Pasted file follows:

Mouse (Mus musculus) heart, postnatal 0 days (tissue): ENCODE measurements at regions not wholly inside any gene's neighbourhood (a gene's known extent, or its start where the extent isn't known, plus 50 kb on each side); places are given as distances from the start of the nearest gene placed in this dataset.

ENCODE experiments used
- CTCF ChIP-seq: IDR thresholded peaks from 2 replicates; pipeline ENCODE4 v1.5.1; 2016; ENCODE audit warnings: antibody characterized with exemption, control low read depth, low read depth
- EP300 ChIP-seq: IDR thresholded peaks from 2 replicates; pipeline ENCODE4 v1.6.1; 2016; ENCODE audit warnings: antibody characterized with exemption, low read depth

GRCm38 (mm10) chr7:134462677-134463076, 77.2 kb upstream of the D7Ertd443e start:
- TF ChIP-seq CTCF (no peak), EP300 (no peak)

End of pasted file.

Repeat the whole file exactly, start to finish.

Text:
Mouse (Mus musculus) heart, postnatal 0 days (tissue): ENCODE measurements at regions not wholly inside any gene's neighbourhood (a gene's known extent, or its start where the extent isn't known, plus 50 kb on each side); places are given as distances from the start of the nearest gene placed in this dataset.

ENCODE experiments used
- CTCF ChIP-seq: IDR thresholded peaks from 2 replicates; pipeline ENCODE4 v1.5.1; 2016; ENCODE audit warnings: antibody characterized with exemption, control low read depth, low read depth
- EP300 ChIP-seq: IDR thresholded peaks from 2 replicates; pipeline ENCODE4 v1.6.1; 2016; ENCODE audit warnings: antibody characterized with exemption, low read depth

GRCm38 (mm10) chr7:134462677-134463076, 77.2 kb upstream of the D7Ertd443e start:
- TF ChIP-seq CTCF (no peak), EP300 (no peak)